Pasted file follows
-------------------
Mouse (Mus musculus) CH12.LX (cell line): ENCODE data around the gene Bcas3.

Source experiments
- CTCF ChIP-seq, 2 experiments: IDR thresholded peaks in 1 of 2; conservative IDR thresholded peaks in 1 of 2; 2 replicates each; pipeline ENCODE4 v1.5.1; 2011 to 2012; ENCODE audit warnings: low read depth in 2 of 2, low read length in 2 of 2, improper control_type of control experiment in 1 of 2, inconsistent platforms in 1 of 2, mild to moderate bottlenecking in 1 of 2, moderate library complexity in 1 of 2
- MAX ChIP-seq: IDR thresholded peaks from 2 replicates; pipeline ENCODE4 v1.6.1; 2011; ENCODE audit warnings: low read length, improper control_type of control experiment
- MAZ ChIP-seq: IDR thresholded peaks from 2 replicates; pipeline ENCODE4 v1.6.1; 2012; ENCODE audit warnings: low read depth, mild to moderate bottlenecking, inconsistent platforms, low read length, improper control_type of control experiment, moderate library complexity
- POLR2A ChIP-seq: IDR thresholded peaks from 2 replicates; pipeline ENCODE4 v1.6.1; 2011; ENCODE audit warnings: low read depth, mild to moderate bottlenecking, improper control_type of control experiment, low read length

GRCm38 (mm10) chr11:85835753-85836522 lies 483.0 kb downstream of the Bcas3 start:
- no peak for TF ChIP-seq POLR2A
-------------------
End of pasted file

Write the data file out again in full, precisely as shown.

Mouse (Mus musculus) CH12.LX (cell line): ENCODE data around the gene Bcas3.

Source experiments
- CTCF ChIP-seq, 2 experiments: IDR thresholded peaks in 1 of 2; conservative IDR thresholded peaks in 1 of 2; 2 replicates each; pipeline ENCODE4 v1.5.1; 2011 to 2012; ENCODE audit warnings: low read depth in 2 of 2, low read length in 2 of 2, improper control_type of control experiment in 1 of 2, inconsistent platforms in 1 of 2, mild to moderate bottlenecking in 1 of 2, moderate library complexity in 1 of 2
- MAX ChIP-seq: IDR thresholded peaks from 2 replicates; pipeline ENCODE4 v1.6.1; 2011; ENCODE audit warnings: low read length, improper control_type of control experiment
- MAZ ChIP-seq: IDR thresholded peaks from 2 replicates; pipeline ENCODE4 v1.6.1; 2012; ENCODE audit warnings: low read depth, mild to moderate bottlenecking, inconsistent platforms, low read length, improper control_type of control experiment, moderate library complexity
- POLR2A ChIP-seq: IDR thresholded peaks from 2 replicates; pipeline ENCODE4 v1.6.1; 2011; ENCODE audit warnings: low read depth, mild to moderate bottlenecking, improper control_type of control experiment, low read length

GRCm38 (mm10) chr11:85835753-85836522 lies 483.0 kb downstream of the Bcas3 start:
- no peak for TF ChIP-seq POLR2A